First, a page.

Statistical analysis

A sample size of 288 was required based on the assumption of ICC of 0.4 and an acceptable width of 0.2 for 95% CI.21 Hence, 120 participants at each site were to be included to adjust for dropouts, totalling 480 study participants. Only participants for whom both a valid 24-hour urine sample (>20 or <28 hours or >500 ml collection of urine) and a MFU sample were available were included in the analysis. Data were entered in Microsoft Excel, and analysis was carried out using STATA version 14. The 24-hour sodium excretion value (mmol/day) was calculated as the concentration of sodium in the urine (mmol/L) multiplied by the urinary volume (L/day) multiplied by a time adjustment factor to standardize to a 24-hour period. The conversion of sodium (mmol/day) to sodium (mg/day) was made by multiplying by 23. The conversion of sodium (g/day) to salt (g/day) was made by multiplying the sodium value by 2.52. All the three, Kawasaki, Tanaka and INTERSALT (with and without potassium), equations were used to estimate 24-hour salt intake using spot sample results for sodium, potassium and creatinine (Box 1). Sodium intake was expressed as mg/day, and the mean and SD were calculated. Daily salt intake as estimated from these equations was compared with salt intake measured from the 24-hour sample values. A difference of 1 g of salt (0.39 g of sodium) between the 24-hour urine and as estimated by equations was considered acceptable. Cases with extreme values for sodium, potassium and creatinine were considered as outliers and removed from the analysis.

Supplementary Box 1:: Existing equations for estimation of 24 hr Salt Intake form Spot urinary Sodium values
Kawasaki equation 23×[16.3× √ {Spot Na (mmol/l)/(Spot Cr (mg/dl)×10)×predicted 24-h urinary Cr (mg/day)}], where predicted Cr (mg/day) for women is as follows: [–4.72×age (years)+8.58× weight (kg)+5.09×height (cm)–74.5], for men it is [–12.63×age (years)+15.12×weight (kg)+7.39× height (cm)–79.9]
Tanaka equation 23×[21.98×XNa0.392], where XNa=[spot Na (mmol/l)/ [spot creatinine (mg/dl)× 10]]×[Predicted 24-h urinary Cr (mg/day)]; and Predicted Cr (mg/day)= [–2.04×age (years)]+[14.89×weight (kg)]+[16.14×height (cm)] –2244.45.
Intersalt equation For men: 23×{25.46+[0.46×spot Na (mmol/l)]– [2.75×spot Cr (mmol/l)]– [0.13×spot K (mmol/ l)]+[4.10×BMI (kg/m2)]+[0.26×age (years)]}, and For women: 23×{5.07+[0.34×spot Na (mmol/l)]– [2.16×spot Cr (mmol/l)]–[0.09×spot K (mmol/l)] + [2.39×BMI (kg/m2)] + [2.35×age (years)]– [0.03×age2(years)]}.
INTERSALT without potassium Male:23×(23.51+[0.45×spot Na (mmol/L)]–[3.09× spot Cr (mmol/L)]+[4.16×BMI (kg/m2)]+[0.22×age (years)]) Female : 23×(3.74+[0.33×spot Na (mmol/L)]–[2.44×spot Cr (mmol/L)]+[2.42×BMI (kg/m2)]+[2.34×age (years)–[0.03×age2 (years)])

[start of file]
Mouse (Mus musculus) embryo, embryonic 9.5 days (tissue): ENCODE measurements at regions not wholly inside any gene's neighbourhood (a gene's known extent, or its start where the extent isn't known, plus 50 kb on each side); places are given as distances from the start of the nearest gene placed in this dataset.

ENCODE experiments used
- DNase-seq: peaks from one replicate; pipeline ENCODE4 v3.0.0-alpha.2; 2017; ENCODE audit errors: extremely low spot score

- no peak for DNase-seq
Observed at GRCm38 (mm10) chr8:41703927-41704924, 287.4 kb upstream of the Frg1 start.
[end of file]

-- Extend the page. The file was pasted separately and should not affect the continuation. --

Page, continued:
Pearson’s correlation coefficient was estimated between sodium levels in MFU samples and with 24-hour urinary sodium and between estimated sodium from spot urine MFU samples (using the equations of Kawasaki, Tanaka and INTERSALT) and the measured 24-hour urine. The correlations between estimated sodium excretion from MFU samples and measured 24-hour urine were also quantified by ICC using a two-way mixed-effects model for absolute agreement. Bland–Altman (BA) plot analysis was done by plotting the mean of the measured and estimated 24-hour sodium excretion values, and the difference between the two values of estimated sodium excretion for the same individual (by all the three equations) and mean bias (predicted–measured) and statistical limits of agreement were estimated. Further details of these standard procedures are provided in the literature.20,22


A total of 486 participants were included in the study with almost similar numbers in all the four sites. Of the 486 individuals, 140 (28.8%) were excluded from the analysis due to the reasons mentioned (Fig. 1) or damage to the samples during transport to the laboratory in New Delhi. The sociodemographic characteristics of these 346 individuals are given in Table I. The study participants were almost equally divided into rural and urban, man and woman, and age brackets 18–44 versus 45–69 years. The majority of respondents (85%) had completed more than secondary schooling. The overall prevalence of overweight (body mass index [BMI] >25 kg/m2) was 39.8% with significant differences between the four sites. The Chennai site had the highest prevalence of overweight (53.3%) and Bhubaneswar had the least (28.5%). Almost half of the sample population was adding extra salt to the plate at the time of eating, with the least being at Chennai (37.1%). The highest mean blood pressure values were reported from Delhi (systolic 134.0 mmHg and diastolic of 85.1 mmHg) and lowest from Bhubaneswar (systolic 117.9 mmHg and diastolic 79.2 mmHg).